The health trust which runs hospitals in Bucks has warned it will finish the financial year £10m in the red – but bosses claim they have a ‘robust’ plan to improve finances.
Bucks Healthcare NHS Trust said its deficit will amount to about 2.7 per cent of its annual turnover of £370m.
In a report presented to the trust’s board, it blamed the overspend on several factors.
These included £5.2m investment in improving services, which has resulted in a ‘better patient experience’ but which was ‘not previously accounted for’.
Spending on agency staff to fill vacancies and cover holidays and sickness has also increased by £500,000 in just a year, and now stands at £18.2m.
And two Private Finance Initiative (PFI) contracts, in place since 1998 and 2003, which were set up to improve Stoke Mandeville and Wycombe hospitals, cost the trust an eye-watering £44m a year. The PFI contracts are for 32 and 63 years respectively.
Officially each health trust in the country has a duty to break even – but bosses in Bucks says ‘most’ trusts are having the same problems.
The trust says it has ‘very clear achievable plans in place to tackle our deficit’.
These include tighter controls on agency spending, setting ‘challenging, but realistic’ budgets and ‘delivering cost improvement’ programmes.
A trust spokesman said: “There are a number of factors influencing the underlying financial position in the NHS and nationally there is a focus to help local systems deliver a more sustainable, transformed health service and improve the quality of care, wellbeing and NHS finances over the next five years.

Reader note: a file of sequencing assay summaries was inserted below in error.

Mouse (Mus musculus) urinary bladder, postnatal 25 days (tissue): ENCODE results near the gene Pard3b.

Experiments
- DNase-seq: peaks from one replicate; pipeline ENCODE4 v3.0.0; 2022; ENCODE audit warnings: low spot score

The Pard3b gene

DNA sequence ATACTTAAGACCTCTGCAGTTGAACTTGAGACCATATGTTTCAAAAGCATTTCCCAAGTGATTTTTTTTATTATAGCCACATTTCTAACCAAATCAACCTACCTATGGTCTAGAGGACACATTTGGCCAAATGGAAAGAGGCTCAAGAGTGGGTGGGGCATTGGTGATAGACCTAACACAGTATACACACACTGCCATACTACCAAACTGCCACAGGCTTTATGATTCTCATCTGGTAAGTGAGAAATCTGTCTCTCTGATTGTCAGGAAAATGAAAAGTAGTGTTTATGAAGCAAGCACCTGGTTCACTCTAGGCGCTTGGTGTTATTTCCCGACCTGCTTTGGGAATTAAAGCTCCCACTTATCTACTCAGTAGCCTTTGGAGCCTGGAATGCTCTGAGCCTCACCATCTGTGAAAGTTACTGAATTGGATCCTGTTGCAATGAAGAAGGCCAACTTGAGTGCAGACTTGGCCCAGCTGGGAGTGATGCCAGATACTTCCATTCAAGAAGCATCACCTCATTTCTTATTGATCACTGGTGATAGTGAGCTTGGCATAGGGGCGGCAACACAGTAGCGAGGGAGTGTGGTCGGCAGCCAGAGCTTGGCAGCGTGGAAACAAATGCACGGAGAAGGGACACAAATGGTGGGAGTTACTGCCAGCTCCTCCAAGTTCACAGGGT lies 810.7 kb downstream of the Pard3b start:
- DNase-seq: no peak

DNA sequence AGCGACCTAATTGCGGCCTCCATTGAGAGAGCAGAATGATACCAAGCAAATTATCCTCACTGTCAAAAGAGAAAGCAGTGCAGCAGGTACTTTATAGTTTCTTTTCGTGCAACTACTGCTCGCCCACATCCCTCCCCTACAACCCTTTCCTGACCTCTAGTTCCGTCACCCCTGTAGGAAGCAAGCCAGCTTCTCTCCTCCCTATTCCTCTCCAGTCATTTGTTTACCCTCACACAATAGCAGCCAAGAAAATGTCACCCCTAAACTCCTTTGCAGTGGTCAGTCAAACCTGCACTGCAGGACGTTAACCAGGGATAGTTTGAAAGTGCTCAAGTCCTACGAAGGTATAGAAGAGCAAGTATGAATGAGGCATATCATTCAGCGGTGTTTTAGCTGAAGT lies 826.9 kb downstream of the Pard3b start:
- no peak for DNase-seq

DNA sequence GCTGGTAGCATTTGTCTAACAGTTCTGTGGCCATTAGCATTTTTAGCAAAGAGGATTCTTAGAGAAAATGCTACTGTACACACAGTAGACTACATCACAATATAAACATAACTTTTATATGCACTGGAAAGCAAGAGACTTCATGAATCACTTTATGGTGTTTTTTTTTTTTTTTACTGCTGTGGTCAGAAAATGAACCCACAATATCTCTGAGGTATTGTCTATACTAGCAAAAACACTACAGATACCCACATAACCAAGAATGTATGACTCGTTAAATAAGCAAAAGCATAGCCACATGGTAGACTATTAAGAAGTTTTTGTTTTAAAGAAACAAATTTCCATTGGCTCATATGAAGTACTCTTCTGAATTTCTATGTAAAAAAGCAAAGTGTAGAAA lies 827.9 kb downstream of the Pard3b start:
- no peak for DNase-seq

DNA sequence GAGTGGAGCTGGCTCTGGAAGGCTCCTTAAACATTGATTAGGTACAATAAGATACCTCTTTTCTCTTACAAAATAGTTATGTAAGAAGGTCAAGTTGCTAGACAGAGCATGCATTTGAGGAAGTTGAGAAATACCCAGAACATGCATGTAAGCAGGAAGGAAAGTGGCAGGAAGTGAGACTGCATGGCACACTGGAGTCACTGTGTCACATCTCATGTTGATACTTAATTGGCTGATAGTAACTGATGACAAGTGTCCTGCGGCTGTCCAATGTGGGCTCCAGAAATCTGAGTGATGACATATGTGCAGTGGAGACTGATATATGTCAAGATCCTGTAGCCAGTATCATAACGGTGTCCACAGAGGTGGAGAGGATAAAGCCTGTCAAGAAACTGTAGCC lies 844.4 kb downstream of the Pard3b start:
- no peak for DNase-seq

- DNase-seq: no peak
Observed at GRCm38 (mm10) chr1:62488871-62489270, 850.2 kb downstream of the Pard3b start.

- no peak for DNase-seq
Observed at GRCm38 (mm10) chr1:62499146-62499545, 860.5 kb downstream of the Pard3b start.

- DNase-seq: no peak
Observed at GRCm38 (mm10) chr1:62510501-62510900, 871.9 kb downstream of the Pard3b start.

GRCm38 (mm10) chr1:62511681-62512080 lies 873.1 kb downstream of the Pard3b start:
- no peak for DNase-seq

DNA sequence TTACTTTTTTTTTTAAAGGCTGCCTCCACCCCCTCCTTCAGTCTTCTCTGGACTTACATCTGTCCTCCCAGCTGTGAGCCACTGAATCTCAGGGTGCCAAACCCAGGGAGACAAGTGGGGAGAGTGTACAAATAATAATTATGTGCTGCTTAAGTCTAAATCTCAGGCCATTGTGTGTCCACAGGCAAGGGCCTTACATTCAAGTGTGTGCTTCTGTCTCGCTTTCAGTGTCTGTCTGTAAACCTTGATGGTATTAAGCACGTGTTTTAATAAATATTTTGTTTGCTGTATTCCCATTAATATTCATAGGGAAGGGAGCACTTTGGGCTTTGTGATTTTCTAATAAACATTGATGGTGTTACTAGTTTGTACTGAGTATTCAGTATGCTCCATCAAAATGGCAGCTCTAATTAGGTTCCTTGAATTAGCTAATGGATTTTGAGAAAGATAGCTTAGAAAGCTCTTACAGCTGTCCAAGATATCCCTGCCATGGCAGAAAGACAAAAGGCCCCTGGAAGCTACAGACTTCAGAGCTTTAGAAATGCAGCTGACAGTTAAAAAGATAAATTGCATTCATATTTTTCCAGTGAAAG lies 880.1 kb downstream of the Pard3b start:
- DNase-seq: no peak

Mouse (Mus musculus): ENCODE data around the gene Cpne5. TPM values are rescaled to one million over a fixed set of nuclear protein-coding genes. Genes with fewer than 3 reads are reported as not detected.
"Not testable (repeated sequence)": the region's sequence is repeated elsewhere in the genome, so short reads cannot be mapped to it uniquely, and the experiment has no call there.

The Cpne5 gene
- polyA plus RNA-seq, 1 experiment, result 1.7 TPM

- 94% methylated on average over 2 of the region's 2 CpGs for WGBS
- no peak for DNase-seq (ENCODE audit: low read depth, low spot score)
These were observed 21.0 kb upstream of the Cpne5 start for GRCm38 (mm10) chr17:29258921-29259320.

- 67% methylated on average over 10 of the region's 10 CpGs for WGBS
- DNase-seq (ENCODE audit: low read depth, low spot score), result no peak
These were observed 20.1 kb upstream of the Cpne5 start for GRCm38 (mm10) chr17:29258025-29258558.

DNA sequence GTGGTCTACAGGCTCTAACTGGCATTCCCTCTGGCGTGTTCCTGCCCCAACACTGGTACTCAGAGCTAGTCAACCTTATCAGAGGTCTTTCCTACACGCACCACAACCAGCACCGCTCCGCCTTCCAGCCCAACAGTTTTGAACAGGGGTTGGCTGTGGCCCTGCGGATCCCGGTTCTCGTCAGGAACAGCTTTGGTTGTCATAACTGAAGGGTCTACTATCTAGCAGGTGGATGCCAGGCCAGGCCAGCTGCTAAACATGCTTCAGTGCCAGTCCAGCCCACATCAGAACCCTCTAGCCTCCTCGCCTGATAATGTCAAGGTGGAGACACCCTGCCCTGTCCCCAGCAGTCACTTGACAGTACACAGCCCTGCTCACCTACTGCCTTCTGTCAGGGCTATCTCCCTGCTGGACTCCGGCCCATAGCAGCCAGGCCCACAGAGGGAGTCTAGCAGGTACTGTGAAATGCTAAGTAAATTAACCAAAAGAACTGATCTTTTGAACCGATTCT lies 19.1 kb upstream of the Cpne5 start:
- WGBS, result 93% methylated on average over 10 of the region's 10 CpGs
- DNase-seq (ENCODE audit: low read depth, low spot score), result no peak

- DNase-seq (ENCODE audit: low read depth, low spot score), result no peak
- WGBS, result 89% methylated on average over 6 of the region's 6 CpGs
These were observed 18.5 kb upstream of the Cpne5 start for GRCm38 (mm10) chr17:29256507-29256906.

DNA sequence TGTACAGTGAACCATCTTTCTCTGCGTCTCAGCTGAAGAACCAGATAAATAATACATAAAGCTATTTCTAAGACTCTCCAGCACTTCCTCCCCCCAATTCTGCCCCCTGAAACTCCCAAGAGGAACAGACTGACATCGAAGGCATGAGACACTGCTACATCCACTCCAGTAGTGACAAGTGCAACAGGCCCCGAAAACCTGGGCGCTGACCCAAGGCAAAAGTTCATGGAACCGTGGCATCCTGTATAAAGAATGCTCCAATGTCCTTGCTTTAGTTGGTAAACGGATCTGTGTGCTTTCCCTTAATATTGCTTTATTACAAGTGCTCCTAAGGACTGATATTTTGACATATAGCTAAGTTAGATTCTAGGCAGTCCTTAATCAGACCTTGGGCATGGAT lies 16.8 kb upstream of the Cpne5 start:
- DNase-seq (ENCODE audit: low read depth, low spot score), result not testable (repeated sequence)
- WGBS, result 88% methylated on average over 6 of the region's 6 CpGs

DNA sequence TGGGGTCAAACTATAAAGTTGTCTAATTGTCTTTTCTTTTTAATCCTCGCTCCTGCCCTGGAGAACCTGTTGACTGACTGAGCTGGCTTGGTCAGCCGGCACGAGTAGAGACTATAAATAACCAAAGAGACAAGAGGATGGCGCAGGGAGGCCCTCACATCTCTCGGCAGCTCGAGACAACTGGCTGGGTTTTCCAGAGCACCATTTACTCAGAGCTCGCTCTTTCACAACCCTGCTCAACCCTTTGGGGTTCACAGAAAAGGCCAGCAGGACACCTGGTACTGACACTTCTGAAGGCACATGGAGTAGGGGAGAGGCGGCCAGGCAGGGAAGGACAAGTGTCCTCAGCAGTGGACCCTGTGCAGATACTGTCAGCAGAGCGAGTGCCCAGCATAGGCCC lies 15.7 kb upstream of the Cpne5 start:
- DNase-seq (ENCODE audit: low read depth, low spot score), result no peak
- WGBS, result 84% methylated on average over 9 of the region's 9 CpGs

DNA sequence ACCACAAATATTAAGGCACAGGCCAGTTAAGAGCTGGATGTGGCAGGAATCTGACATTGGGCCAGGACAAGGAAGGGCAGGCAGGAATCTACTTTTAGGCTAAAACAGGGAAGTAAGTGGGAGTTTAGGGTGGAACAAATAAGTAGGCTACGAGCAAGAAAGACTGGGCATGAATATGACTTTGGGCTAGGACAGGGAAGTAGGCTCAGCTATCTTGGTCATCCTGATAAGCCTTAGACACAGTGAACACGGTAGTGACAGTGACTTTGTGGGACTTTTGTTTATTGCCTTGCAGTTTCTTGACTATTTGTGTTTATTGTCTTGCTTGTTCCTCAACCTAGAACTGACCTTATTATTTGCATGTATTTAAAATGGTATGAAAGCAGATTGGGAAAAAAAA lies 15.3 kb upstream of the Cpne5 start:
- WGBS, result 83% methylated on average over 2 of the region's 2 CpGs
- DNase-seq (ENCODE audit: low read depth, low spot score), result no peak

“We take this matter very seriously and are working closely with our local partners to tackle these challenges together and continue to develop and improve services for our local communities.
“Our overriding focus is to provide safe and compassionate care to patients and to improve the health and wellbeing of the people in our community.”
The PFI payments include the cost of facilities management, including cleaning, catering and provision of porters along with the repayments on the actual rebuilding costs. They have been evaluated by the Department of Health as affordable.
The spokesman added: “However, the repayments are subject to interest charges which can be higher than current rates.
“We have worked closely with our PFI partners to continually drive down costs, especially in these challenging economic times.”